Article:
Next time you hit a pothole, thank Gov. LePage

Next time you hit a pothole, thank Gov. LePage

With mud season right around the corner, our roads will once again be awash in pot holes knocking auto front-ends out of alignment and costing each Maine driver, on average, $300 a year more in car repairs.

As a town manager early in my career, I was on the receiving end of many a complaint about pot holes. Aside from property taxes being too high, the top thing townspeople grumbled about was pot holes.

Town road crews did their best to keep up, patching and filling, and when things got really bad, reconstructing the road from its base. But road construction is expensive, and its cost strained our community’s small capital budget.

With declining federal highway funds, the responsibility to keep our roads safe largely falls to state and local governments, which foot the bill for 75% of the cost of safeguarding our public capital nationally.

And in Maine, we have performed dismally in repairing our roads and bridges. We have also fallen behind in other investments critical to our economy, public safety, and quality of life. Maine’s capital spending as a share of gross domestic product has declined over the past ten years. Persistent shortfalls threaten our health and safety:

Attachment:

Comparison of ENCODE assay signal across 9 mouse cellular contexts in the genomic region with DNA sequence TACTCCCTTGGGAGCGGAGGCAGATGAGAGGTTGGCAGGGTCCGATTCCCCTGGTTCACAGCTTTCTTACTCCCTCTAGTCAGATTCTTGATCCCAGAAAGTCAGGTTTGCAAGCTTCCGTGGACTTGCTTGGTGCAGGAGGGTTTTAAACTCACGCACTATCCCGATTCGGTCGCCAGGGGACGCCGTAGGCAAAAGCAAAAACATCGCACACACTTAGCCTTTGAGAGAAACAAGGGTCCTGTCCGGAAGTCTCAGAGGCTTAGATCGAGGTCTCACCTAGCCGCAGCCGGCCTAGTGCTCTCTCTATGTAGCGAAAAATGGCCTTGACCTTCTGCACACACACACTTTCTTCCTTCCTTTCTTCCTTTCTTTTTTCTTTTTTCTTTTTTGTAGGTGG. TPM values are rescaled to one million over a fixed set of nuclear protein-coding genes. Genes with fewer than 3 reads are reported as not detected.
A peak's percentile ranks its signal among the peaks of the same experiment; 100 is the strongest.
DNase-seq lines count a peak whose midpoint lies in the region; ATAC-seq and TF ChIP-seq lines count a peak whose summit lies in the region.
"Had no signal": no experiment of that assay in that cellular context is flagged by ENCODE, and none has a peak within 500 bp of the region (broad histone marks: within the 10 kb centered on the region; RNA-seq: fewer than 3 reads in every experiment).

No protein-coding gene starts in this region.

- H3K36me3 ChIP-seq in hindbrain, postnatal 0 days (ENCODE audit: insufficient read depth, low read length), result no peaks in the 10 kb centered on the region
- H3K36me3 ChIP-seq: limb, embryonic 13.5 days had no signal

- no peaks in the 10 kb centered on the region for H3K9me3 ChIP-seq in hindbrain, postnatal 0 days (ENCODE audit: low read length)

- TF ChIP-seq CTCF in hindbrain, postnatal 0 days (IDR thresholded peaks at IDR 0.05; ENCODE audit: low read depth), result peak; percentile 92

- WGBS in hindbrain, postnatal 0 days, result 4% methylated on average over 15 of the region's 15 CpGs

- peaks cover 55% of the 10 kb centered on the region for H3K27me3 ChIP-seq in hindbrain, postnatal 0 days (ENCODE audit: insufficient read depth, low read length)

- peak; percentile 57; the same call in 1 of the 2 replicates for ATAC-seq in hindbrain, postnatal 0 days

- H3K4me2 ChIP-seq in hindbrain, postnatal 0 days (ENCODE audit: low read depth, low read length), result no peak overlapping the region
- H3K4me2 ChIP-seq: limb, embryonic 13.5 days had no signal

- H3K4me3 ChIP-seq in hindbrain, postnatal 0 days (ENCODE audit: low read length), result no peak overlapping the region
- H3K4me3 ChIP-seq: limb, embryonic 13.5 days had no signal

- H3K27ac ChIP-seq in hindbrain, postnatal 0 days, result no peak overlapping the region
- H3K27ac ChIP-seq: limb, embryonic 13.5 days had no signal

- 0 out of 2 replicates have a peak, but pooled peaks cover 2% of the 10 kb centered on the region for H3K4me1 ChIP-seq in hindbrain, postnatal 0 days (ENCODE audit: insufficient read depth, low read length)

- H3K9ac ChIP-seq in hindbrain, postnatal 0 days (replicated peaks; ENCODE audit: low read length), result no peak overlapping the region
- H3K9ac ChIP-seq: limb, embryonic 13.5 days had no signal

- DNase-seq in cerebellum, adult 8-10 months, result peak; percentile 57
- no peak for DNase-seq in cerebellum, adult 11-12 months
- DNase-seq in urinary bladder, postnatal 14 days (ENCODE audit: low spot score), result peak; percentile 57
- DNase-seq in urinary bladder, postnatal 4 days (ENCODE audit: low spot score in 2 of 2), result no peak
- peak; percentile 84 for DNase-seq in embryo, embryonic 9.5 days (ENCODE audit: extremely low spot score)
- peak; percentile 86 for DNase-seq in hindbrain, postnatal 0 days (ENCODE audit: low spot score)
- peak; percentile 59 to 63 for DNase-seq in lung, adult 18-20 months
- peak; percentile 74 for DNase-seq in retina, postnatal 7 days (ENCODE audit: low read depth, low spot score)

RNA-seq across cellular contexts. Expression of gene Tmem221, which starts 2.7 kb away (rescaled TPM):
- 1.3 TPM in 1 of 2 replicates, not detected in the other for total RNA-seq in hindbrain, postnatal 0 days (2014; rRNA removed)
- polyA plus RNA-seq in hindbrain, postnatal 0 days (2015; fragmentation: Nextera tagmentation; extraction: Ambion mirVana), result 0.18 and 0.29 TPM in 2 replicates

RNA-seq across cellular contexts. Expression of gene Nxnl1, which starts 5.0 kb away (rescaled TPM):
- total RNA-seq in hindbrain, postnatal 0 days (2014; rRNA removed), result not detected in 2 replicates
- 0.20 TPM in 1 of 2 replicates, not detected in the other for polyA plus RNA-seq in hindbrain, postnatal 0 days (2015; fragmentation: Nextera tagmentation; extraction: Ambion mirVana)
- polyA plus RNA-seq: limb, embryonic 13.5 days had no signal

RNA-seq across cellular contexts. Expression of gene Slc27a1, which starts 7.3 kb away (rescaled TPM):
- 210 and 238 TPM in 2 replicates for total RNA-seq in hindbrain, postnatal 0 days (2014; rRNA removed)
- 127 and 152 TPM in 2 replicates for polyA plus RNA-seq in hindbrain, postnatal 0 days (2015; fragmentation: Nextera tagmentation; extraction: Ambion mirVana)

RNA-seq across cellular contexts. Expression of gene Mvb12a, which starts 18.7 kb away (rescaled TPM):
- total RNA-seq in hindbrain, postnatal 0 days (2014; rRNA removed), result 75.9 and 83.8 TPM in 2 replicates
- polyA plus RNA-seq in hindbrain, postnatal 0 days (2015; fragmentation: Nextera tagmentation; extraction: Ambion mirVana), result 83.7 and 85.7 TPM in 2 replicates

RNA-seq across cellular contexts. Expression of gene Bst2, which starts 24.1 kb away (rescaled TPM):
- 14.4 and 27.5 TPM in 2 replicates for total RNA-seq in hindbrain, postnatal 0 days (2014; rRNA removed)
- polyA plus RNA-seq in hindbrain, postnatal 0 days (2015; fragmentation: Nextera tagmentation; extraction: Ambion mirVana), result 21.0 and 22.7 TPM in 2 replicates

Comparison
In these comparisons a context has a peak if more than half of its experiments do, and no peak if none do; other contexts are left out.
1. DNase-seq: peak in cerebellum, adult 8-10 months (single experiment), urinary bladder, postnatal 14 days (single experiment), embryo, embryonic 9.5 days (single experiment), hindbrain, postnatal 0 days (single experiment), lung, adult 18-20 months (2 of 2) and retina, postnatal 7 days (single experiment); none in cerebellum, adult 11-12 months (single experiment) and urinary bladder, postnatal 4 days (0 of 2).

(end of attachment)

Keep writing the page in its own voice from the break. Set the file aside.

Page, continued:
• Over 60% of our roads are in poor condition; 366 of Maine’s 2,402 bridges are structurally deficient.
  • MaineDOT reports funding needs of $150 million per year over the next 10 years just to fix the worst of the state’s roads and bridges.
  • Local schools face a $1.7 billion capital funding gap; priority health and safety needs have been neglected.
  • Maine has $1.2 billion in drinking water and $1.0 billion in wastewater infrastructure needs over the next 20 years.

Why then does the governor, with every budget initiative, shortchange capital investments and seek to give more and more tax breaks to the wealthy when our public needs are so dire? Tax cuts will not stimulate our economy. Tax cuts will only take money away from schools, roads, water and sewer plants, and other capital infrastructure that businesses need to start-up and grow. We need to stop cutting taxes for the wealthiest individuals and use the funds instead to fix our broken roads and rundown schools.

As a recent Center on Budget and Policy Priorities report found:

“Public investments that help build a skilled workforce and improve the quality of life for local residents are better bets―successful entrepreneurs report these factors are key to where they founded their companies.”

Our legislative leaders must stand up for Maine people and Maine communities, and invest in public assets that will enhance our economy’s ability to grow.

Photo via Flickr/Michael Gil

About author

Jody Harris
Jody Harris 6 posts

Jody is associate director of the Maine Center for Economic policy and has 30 years of public policy and management experience. She worked at the Maine State Planning Office under four governors and served as town manager in two Maine towns. She has a master’s degree in public administration from the University of Maine.

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